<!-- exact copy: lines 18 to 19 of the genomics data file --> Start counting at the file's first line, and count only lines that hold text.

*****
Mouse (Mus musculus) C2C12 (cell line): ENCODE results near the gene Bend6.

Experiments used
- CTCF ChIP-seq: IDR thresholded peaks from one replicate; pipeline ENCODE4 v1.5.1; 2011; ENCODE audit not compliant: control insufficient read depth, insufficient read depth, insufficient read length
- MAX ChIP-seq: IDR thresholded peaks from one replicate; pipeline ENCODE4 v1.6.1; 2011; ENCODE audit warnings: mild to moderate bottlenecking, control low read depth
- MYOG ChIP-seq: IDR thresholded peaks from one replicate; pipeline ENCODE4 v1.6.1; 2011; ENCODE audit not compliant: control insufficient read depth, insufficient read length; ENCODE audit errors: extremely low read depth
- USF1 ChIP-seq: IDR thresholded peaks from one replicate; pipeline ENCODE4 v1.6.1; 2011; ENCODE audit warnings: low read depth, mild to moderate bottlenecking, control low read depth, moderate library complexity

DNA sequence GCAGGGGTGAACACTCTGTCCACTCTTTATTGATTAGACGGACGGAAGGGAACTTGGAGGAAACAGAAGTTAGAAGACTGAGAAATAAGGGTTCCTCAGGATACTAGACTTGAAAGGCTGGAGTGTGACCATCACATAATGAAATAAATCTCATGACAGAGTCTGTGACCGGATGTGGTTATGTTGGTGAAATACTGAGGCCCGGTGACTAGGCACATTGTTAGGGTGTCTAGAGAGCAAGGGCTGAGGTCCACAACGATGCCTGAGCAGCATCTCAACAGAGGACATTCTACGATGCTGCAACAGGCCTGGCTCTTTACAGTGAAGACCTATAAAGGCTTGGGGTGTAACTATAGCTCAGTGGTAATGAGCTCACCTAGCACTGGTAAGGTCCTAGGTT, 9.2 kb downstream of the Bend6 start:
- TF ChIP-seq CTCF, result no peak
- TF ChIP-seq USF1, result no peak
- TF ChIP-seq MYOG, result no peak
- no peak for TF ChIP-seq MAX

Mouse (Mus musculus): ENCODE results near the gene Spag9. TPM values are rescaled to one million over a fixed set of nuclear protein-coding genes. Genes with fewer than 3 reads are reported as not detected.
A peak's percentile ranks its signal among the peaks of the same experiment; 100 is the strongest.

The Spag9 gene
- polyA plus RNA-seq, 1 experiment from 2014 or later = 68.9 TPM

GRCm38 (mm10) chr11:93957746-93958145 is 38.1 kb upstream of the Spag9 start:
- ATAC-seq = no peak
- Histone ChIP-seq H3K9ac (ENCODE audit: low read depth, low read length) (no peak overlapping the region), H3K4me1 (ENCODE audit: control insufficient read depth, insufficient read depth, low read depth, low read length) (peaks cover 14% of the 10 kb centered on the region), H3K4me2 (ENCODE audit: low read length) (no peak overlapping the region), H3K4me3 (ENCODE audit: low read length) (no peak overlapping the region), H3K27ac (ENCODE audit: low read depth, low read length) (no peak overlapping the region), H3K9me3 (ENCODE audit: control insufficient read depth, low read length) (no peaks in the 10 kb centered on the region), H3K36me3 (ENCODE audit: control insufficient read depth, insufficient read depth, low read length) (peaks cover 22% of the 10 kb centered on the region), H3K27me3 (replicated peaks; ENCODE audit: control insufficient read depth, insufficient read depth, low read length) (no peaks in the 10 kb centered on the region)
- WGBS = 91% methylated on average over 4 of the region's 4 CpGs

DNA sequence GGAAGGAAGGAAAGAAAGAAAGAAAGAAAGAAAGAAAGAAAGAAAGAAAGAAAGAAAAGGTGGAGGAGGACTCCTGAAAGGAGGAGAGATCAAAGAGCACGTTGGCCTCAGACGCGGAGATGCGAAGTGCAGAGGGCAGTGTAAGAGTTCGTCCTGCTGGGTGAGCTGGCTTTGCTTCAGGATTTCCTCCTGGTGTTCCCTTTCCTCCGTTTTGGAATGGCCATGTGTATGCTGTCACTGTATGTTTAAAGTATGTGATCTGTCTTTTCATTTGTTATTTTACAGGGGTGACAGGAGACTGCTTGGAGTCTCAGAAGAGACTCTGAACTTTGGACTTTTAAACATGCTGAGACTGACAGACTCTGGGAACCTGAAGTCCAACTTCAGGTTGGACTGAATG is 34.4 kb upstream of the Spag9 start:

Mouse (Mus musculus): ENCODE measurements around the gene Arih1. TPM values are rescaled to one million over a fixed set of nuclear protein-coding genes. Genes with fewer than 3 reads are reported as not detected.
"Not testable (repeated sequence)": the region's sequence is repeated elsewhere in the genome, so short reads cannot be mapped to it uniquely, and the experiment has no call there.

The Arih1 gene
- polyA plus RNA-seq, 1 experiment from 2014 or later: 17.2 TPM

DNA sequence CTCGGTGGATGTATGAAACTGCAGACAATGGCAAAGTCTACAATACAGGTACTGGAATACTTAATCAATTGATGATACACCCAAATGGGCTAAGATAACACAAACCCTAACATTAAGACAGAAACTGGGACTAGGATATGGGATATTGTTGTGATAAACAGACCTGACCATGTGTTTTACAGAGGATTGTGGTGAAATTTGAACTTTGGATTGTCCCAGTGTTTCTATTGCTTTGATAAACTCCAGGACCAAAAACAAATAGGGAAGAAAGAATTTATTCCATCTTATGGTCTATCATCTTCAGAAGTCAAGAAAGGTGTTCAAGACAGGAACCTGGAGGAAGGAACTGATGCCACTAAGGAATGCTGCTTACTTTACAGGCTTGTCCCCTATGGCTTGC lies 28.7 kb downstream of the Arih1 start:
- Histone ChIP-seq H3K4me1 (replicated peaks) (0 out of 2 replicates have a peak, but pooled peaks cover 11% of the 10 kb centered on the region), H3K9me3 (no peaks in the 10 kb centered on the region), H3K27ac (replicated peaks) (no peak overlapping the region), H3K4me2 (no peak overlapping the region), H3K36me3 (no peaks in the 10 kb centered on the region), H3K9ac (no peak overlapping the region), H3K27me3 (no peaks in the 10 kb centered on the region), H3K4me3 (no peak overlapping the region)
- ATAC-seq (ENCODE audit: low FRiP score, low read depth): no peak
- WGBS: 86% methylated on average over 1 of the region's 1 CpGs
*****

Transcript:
- Histone ChIP-seq H3K9ac (ENCODE audit: low read depth, low read length) (no peak overlapping the region), H3K4me1 (ENCODE audit: control insufficient read depth, insufficient read depth, low read depth, low read length) (peaks cover 14% of the 10 kb centered on the region), H3K4me2 (ENCODE audit: low read length) (no peak overlapping the region), H3K4me3 (ENCODE audit: low read length) (no peak overlapping the region), H3K27ac (ENCODE audit: low read depth, low read length) (no peak overlapping the region), H3K9me3 (ENCODE audit: control insufficient read depth, low read length) (no peaks in the 10 kb centered on the region), H3K36me3 (ENCODE audit: control insufficient read depth, insufficient read depth, low read length) (peaks cover 22% of the 10 kb centered on the region), H3K27me3 (replicated peaks; ENCODE audit: control insufficient read depth, insufficient read depth, low read length) (no peaks in the 10 kb centered on the region)
- WGBS = 91% methylated on average over 4 of the region's 4 CpGs